Don't let road congestion choke Hong Kong's development
Richard Vuylsteke says HK needs a better integrated transport policy
The quality and efficiency of Hong Kong's MTR receive rave reviews from residents and visitors alike. It's a world-class system for Asia's "world city". Unfortunately, the same cannot be said for the city's road transport.
Hong Kong's "above-ground" transport is running into major challenges. The key issues are: increasing traffic congestion, decreasing convenience, and worsening roadside air pollution. Each of these issues must be resolved for Hong Kong to maintain its competitiveness.
Traffic conditions on major roads are noticeably worsening. According to government data, average vehicle speed on Lung Cheung Road (an expressway) has declined by 40 per cent from 2005 to 2010, and on Waterloo Road (a commuter artery) by 22 per cent.
Bus journey times have increased; data from KMB shows 99 per cent of its routes experiencing increased journey times, with the rise an average of 16 per cent. Worsening congestion means more delays for commuters and a higher toll on the environment.
The delays and variability of road transport naturally push commuters to use the subways, which is environmentally friendly. But railway crowding and the rising wealth of the middle class are pushing people back to road transport - this time in the form of private cars.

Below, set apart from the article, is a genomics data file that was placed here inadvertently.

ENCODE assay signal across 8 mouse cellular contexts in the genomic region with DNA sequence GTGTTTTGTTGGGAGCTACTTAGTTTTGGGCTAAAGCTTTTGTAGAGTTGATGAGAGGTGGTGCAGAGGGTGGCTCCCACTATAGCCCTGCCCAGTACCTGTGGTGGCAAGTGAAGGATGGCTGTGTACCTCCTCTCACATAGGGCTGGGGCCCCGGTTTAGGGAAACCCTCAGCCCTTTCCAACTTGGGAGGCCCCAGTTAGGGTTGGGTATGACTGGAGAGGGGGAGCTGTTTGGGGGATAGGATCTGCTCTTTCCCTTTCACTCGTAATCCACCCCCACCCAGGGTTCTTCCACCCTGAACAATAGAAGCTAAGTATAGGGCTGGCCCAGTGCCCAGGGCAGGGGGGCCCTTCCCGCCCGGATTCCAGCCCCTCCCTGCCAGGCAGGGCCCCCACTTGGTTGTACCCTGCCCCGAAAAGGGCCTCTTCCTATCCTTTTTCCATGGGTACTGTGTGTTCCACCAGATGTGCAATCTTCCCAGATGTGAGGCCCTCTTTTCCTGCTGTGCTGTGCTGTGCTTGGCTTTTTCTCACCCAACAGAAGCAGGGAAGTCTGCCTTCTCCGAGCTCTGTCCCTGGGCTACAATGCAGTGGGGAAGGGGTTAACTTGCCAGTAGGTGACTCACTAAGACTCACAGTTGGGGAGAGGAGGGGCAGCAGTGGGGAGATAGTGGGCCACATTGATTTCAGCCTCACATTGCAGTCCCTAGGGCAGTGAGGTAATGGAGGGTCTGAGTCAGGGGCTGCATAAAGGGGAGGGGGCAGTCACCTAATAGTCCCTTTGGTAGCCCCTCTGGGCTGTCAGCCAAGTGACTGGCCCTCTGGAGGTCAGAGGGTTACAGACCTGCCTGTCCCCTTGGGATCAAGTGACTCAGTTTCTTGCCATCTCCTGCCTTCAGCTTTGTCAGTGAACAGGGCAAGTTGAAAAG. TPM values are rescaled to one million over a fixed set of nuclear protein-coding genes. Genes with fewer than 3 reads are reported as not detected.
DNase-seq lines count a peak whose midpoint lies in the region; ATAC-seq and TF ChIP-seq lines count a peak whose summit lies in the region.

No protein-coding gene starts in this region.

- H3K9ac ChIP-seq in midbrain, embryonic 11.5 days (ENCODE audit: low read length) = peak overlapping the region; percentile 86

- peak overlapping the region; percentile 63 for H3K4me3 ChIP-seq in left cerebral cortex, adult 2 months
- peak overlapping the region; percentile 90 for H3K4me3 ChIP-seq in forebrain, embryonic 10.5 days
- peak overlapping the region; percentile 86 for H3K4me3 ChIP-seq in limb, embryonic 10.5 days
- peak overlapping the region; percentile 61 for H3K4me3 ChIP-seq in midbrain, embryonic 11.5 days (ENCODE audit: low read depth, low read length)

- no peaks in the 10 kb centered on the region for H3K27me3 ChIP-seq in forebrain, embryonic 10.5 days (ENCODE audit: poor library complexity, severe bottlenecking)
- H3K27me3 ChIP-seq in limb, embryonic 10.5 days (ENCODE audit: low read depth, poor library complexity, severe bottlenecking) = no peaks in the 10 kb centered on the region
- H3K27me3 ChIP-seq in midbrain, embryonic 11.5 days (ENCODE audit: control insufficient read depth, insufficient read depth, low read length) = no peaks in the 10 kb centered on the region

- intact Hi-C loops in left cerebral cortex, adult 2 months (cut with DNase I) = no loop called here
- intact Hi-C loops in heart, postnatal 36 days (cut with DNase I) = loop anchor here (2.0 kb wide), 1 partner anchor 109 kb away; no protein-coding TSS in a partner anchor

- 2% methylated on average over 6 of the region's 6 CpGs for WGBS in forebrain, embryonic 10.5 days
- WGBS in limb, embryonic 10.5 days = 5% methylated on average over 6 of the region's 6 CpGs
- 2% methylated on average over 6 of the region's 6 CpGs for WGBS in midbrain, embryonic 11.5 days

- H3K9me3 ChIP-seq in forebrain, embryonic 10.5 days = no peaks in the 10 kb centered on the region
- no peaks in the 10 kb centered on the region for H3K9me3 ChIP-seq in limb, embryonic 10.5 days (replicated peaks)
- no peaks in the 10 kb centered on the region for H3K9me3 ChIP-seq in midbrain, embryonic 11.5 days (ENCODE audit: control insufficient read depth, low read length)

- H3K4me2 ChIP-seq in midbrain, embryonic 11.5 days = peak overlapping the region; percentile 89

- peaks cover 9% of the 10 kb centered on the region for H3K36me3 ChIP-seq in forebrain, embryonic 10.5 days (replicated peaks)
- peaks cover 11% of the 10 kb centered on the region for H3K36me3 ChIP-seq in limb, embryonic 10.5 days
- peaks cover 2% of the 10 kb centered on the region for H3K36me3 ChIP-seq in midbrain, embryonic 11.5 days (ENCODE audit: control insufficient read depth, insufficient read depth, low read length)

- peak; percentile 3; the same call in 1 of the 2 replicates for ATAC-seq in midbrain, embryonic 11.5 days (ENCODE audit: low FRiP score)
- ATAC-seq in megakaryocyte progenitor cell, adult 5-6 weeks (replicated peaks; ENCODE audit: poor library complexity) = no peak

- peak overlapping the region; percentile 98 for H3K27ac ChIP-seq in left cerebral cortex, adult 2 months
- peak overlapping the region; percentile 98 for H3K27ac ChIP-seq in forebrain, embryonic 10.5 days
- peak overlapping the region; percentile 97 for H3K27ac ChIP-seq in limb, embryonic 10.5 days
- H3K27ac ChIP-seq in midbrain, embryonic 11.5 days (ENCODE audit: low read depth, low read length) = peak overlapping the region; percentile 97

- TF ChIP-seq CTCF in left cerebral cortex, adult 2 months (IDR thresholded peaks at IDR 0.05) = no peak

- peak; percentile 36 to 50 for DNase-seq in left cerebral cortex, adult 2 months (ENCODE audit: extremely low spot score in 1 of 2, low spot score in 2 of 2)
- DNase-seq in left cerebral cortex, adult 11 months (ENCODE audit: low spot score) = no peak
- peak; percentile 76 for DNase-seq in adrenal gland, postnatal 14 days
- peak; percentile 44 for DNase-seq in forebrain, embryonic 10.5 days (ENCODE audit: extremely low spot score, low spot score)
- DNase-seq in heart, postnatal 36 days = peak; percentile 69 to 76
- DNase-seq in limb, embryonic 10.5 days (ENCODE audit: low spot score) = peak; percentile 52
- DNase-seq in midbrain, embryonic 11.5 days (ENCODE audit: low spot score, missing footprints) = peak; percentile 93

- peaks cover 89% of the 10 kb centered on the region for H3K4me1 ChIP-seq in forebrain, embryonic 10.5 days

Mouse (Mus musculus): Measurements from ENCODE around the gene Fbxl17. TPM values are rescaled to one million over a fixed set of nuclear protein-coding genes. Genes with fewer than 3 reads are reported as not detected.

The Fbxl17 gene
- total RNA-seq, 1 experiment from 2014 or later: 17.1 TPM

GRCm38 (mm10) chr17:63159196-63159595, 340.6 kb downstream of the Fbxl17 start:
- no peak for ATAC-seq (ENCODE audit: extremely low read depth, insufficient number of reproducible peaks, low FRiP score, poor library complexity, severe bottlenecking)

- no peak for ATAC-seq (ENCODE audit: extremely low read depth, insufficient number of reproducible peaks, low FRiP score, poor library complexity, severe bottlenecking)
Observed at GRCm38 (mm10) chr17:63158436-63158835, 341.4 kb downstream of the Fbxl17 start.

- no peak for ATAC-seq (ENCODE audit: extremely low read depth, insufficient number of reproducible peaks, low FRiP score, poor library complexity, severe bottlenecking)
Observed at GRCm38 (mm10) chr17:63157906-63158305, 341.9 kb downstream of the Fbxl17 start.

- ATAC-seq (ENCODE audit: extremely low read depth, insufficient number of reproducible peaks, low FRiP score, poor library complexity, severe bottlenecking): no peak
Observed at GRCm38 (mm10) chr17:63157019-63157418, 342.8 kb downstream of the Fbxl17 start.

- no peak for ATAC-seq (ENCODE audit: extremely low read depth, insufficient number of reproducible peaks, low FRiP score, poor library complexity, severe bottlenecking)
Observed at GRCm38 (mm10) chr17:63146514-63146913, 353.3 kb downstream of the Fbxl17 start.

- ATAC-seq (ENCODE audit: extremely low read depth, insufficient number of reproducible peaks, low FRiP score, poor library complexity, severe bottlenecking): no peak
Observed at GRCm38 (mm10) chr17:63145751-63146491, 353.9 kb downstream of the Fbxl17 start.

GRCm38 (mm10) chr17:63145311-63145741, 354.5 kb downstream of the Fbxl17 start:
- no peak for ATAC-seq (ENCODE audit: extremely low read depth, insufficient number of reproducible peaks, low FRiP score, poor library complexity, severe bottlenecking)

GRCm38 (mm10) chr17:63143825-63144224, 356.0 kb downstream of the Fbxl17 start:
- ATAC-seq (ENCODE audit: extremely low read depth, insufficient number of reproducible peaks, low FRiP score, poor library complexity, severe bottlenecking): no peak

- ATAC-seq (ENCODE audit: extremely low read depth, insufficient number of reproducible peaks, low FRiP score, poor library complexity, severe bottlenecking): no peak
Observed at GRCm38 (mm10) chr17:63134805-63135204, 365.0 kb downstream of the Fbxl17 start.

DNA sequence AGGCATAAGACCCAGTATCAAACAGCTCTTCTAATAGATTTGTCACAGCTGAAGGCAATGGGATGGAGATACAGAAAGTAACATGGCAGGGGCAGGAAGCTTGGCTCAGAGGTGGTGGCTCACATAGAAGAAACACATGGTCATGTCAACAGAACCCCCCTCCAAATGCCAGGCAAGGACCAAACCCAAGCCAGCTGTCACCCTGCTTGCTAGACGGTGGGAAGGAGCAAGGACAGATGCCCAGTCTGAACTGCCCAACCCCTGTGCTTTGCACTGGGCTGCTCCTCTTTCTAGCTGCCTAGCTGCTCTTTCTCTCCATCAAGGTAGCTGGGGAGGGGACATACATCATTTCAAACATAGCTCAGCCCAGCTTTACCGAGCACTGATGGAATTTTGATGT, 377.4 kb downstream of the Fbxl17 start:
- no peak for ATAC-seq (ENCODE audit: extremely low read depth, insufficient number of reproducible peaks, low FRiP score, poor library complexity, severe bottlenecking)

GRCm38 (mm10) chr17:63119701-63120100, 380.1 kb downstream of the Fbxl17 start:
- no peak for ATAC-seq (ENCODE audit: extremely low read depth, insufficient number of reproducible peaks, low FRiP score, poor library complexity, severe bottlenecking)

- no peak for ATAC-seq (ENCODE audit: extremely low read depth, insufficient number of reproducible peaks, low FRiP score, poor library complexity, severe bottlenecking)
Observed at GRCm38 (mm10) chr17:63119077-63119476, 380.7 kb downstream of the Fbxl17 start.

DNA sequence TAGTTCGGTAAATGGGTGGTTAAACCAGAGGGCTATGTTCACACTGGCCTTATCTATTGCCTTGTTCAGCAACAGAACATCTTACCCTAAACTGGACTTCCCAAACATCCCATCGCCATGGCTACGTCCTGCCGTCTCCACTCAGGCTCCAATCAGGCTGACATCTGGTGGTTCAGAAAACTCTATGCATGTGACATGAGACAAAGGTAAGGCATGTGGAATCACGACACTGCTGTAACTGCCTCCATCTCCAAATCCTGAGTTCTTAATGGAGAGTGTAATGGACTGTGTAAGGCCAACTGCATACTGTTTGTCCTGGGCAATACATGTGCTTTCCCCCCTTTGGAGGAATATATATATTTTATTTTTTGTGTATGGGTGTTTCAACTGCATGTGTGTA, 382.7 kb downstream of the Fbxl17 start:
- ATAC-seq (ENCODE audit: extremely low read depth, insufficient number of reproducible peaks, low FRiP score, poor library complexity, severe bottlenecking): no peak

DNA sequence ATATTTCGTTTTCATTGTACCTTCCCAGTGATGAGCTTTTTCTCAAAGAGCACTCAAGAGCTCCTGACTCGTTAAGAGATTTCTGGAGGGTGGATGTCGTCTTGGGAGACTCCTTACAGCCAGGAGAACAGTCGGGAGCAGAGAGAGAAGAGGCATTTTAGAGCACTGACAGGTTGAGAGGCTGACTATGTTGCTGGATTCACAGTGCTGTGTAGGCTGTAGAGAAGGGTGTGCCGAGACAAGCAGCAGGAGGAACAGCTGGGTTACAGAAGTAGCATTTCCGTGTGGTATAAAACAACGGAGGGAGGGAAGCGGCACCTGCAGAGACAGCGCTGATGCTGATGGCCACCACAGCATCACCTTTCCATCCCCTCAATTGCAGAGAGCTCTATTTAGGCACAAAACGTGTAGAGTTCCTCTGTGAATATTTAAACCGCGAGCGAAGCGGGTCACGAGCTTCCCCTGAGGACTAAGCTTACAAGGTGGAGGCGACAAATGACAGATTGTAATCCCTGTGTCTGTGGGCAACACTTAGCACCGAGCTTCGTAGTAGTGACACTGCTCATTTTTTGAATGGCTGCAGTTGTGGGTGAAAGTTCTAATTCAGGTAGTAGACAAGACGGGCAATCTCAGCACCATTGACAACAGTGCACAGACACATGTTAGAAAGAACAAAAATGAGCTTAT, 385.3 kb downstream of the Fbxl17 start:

Indeed, over the past five years, 97 per cent of the growth in passenger vehicles has come from private cars. To meet the public's increasing point-to-point transport needs, Hong Kong needs a faster and more efficient bus system to complement the railways.
But within today's bus network, there are many routes that have become redundant, slow and circuitous. Worse yet, numerous routes with empty buses are not permitted to be efficiently restructured. This has to change.
Many would agree that the polluted air of Hong Kong is not what should be expected from Asia's world city.
While the debate on solving the roadside air pollution problem has primarily focused on upgrading vehicles (which is highly costly), Hong Kong has not adequately explored how employing better traffic management practices and better traffic enforcement - genuine low-cost solutions - could help the problem.
Motorists constantly complain about how a few illegally parked vehicles on certain busy roads cause incessant congestion problems. Technology-based traffic management practices, as well as the setting up of congestion zones limiting vehicles in certain areas at certain times, are well worth exploring.
Hong Kong's success has been predicated on a "can do" attitude. Indeed, tackling these problems should not be so difficult if backed by sufficient will. Hong Kong has been trying to solve its transport issues predominantly through "supply side policies" such as building more railways and roads, and assisting in technology upgrades.
There has been inadequate focus on "demand side management", which is already employed by comparable cities such as London and Singapore.
This includes tackling traffic problems via better traffic enforcement, enhancing technology-enabled traffic management (for example, smart signalling, traffic diversion systems, and parking information systems), and, perhaps most importantly, creating a coherent and integrated public transport policy that helps the different public transport modes complement each other.
Having an efficient public transport system goes beyond an excellent railway system - all mass transport modes need to work together in order to achieve the highest possible efficiency and the best possible service for the people of Hong Kong .
Richard R. Vuylsteke is president of the American Chamber of Commerce in Hong Kong